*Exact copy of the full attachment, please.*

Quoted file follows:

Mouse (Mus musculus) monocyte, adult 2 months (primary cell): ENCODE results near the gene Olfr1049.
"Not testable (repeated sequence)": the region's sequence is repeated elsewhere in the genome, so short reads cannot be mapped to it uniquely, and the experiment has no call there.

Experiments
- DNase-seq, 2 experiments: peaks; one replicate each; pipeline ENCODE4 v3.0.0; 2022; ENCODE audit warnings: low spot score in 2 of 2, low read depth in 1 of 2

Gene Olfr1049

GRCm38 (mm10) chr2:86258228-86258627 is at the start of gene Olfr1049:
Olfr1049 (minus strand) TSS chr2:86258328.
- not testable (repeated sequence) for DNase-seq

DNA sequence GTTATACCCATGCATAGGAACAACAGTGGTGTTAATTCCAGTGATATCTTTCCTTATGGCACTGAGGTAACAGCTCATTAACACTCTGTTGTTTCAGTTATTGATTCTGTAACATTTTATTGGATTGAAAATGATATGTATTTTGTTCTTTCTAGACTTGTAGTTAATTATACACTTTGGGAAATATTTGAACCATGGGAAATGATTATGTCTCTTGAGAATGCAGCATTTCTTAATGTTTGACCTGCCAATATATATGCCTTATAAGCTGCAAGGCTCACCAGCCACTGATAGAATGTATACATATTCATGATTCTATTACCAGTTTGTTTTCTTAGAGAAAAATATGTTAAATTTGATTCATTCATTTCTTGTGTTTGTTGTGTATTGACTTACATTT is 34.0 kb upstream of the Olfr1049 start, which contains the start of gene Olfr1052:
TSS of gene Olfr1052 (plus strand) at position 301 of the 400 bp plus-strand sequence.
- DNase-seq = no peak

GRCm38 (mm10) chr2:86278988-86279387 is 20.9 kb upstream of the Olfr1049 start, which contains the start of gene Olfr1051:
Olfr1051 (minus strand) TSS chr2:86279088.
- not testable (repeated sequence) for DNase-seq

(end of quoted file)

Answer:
Mouse (Mus musculus) monocyte, adult 2 months (primary cell): ENCODE results near the gene Olfr1049.
"Not testable (repeated sequence)": the region's sequence is repeated elsewhere in the genome, so short reads cannot be mapped to it uniquely, and the experiment has no call there.

Experiments
- DNase-seq, 2 experiments: peaks; one replicate each; pipeline ENCODE4 v3.0.0; 2022; ENCODE audit warnings: low spot score in 2 of 2, low read depth in 1 of 2

Gene Olfr1049

GRCm38 (mm10) chr2:86258228-86258627 is at the start of gene Olfr1049:
Olfr1049 (minus strand) TSS chr2:86258328.
- not testable (repeated sequence) for DNase-seq

DNA sequence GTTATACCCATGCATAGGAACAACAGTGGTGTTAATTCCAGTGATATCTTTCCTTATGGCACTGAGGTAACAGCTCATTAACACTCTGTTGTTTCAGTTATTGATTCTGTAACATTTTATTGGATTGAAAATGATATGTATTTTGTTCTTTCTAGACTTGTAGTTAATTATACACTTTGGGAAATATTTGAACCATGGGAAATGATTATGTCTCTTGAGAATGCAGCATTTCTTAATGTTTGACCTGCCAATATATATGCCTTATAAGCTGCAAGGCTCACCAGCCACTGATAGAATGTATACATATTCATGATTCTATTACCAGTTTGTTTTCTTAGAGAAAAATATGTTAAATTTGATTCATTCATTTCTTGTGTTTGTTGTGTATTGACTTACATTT is 34.0 kb upstream of the Olfr1049 start, which contains the start of gene Olfr1052:
TSS of gene Olfr1052 (plus strand) at position 301 of the 400 bp plus-strand sequence.
- DNase-seq = no peak

GRCm38 (mm10) chr2:86278988-86279387 is 20.9 kb upstream of the Olfr1049 start, which contains the start of gene Olfr1051:
Olfr1051 (minus strand) TSS chr2:86279088.
- not testable (repeated sequence) for DNase-seq